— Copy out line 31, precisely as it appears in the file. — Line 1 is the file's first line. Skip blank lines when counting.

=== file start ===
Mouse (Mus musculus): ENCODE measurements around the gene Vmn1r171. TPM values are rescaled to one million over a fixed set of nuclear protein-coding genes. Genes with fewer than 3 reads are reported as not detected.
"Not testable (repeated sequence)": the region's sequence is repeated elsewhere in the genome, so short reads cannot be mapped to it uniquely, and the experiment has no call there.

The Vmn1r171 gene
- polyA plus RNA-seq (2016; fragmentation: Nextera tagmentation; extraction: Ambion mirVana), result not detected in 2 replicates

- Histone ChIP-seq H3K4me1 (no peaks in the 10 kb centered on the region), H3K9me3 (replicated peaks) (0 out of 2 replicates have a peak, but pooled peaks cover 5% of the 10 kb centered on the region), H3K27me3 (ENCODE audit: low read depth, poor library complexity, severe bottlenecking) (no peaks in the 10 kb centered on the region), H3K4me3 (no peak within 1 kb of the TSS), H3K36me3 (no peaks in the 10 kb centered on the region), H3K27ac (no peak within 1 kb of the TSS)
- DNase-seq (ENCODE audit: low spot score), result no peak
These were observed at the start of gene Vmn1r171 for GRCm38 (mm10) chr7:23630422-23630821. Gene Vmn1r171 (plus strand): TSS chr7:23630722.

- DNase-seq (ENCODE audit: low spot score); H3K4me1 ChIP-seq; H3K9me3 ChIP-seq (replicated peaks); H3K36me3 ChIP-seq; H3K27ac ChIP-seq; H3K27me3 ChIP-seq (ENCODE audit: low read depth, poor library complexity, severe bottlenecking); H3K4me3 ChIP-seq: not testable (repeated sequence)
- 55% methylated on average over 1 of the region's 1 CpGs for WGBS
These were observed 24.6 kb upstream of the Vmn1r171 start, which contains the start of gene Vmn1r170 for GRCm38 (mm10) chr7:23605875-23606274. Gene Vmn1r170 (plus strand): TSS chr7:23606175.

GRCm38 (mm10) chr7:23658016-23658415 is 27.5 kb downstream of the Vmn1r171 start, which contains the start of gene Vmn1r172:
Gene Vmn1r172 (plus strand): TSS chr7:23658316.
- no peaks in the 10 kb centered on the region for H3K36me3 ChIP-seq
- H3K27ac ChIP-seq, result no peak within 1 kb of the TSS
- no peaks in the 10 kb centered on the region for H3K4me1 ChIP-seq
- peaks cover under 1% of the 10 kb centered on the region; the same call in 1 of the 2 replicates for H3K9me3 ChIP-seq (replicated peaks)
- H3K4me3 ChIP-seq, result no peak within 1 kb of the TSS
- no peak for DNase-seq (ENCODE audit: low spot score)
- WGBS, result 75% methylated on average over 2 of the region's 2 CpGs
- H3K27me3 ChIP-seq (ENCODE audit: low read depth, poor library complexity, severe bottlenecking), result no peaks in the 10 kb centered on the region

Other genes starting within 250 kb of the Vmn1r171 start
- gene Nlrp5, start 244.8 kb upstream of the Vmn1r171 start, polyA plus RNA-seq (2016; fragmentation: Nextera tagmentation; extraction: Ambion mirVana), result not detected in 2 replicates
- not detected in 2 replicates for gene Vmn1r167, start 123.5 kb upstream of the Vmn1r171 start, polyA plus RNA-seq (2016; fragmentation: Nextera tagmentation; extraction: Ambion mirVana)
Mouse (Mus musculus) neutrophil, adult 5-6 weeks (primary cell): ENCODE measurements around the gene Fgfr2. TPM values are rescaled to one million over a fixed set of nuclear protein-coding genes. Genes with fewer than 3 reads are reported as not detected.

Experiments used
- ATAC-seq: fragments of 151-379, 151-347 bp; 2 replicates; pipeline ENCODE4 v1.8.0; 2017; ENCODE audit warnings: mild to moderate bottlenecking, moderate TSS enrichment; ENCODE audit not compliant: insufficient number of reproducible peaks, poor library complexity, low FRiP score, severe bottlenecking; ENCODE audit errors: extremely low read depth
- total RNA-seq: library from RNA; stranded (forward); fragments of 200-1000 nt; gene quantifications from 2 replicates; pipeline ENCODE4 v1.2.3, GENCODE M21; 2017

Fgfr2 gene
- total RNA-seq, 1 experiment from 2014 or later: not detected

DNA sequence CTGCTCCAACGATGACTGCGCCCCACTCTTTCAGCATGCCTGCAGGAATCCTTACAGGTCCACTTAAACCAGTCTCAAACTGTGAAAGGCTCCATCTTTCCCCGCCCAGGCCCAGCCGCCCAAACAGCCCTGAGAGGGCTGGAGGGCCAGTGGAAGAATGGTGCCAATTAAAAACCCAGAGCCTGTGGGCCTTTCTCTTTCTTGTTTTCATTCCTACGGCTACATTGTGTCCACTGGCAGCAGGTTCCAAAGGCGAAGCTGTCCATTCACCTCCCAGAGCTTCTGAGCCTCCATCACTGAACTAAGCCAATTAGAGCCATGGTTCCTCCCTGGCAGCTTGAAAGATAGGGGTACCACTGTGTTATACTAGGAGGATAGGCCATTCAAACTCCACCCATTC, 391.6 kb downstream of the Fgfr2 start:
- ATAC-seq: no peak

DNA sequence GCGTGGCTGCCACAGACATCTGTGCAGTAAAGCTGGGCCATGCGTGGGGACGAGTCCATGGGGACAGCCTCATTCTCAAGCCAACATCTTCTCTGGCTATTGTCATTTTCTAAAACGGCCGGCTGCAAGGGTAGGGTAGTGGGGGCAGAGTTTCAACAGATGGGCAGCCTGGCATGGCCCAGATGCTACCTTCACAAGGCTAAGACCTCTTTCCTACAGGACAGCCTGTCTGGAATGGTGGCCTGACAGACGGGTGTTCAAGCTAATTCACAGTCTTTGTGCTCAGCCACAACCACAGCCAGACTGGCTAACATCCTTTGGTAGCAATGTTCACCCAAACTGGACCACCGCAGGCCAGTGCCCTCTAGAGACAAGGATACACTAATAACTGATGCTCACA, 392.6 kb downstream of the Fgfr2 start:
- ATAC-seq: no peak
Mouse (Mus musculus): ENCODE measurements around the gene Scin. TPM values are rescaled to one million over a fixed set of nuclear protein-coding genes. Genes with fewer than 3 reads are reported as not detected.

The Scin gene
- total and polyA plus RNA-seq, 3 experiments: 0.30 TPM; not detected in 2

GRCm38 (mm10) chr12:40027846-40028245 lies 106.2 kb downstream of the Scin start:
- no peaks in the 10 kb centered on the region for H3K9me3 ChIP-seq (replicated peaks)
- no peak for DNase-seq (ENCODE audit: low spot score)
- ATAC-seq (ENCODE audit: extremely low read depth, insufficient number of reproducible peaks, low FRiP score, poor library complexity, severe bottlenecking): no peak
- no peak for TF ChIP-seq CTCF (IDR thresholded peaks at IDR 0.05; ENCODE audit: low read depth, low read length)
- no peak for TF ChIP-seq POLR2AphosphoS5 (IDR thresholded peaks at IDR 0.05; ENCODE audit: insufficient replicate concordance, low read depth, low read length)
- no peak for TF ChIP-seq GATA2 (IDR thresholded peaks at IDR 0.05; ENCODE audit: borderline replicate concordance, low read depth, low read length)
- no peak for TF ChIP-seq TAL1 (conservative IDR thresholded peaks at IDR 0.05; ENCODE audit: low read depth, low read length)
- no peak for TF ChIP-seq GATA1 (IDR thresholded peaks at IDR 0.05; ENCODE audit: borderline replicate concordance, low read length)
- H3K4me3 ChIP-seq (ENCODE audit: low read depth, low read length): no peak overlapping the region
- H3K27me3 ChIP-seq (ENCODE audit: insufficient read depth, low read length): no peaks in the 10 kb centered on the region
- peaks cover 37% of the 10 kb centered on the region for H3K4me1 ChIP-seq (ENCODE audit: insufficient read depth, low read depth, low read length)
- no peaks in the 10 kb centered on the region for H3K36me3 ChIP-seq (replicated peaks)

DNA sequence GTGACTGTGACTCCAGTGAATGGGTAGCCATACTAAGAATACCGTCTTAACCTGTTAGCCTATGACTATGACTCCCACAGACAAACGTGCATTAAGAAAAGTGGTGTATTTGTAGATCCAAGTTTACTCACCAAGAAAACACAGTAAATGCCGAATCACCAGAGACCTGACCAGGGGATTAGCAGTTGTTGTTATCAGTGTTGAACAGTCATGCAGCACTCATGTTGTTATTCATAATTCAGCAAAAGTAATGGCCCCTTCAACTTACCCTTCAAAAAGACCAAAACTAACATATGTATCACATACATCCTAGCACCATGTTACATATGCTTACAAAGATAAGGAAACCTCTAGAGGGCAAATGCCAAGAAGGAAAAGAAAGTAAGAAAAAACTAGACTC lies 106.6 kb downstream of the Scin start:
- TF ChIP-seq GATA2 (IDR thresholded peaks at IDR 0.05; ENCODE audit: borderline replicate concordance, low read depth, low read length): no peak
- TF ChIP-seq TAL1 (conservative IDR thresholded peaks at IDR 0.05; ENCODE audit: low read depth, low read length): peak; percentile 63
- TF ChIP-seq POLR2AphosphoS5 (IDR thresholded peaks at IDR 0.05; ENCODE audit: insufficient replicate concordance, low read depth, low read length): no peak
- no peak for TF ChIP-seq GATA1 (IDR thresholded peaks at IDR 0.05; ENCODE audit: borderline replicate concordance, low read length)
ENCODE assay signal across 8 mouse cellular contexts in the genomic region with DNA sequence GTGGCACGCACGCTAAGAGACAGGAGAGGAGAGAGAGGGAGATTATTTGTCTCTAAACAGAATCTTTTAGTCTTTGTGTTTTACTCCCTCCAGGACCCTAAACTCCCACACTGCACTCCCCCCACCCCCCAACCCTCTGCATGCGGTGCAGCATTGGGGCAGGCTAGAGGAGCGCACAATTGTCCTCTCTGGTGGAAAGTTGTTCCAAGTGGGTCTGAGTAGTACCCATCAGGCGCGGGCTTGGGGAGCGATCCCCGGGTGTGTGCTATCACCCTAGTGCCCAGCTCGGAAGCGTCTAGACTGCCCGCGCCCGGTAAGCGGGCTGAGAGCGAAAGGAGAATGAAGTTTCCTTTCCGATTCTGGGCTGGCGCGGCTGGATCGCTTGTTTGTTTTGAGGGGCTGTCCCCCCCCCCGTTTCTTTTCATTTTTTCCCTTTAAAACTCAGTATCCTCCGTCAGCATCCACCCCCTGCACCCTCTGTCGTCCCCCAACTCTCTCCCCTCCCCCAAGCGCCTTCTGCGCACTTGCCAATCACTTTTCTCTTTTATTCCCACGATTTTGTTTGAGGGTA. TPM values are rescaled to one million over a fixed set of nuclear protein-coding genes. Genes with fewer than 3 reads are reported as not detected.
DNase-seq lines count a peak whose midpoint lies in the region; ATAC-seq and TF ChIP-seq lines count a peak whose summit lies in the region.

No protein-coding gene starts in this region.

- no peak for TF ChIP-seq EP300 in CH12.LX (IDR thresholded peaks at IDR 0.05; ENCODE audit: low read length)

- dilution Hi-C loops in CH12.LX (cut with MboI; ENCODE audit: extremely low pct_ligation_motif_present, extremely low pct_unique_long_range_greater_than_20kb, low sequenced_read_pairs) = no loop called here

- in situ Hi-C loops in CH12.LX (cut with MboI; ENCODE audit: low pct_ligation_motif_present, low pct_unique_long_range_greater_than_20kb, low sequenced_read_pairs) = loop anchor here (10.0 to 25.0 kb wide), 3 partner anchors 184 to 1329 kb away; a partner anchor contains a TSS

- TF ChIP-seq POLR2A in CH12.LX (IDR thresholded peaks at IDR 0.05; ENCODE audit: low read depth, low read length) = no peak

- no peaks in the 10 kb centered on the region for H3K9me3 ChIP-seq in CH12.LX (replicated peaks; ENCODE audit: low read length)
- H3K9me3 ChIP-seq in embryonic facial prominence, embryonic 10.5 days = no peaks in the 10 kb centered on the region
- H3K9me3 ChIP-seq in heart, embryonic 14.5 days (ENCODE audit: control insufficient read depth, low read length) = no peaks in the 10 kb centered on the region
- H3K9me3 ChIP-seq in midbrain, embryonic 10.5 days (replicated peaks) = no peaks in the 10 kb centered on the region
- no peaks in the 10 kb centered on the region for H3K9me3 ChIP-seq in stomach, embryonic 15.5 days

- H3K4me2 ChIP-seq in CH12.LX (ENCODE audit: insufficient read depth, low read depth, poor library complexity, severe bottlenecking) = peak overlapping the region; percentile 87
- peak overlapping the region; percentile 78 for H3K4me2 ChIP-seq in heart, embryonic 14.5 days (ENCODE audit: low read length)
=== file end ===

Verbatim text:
- ATAC-seq: no peak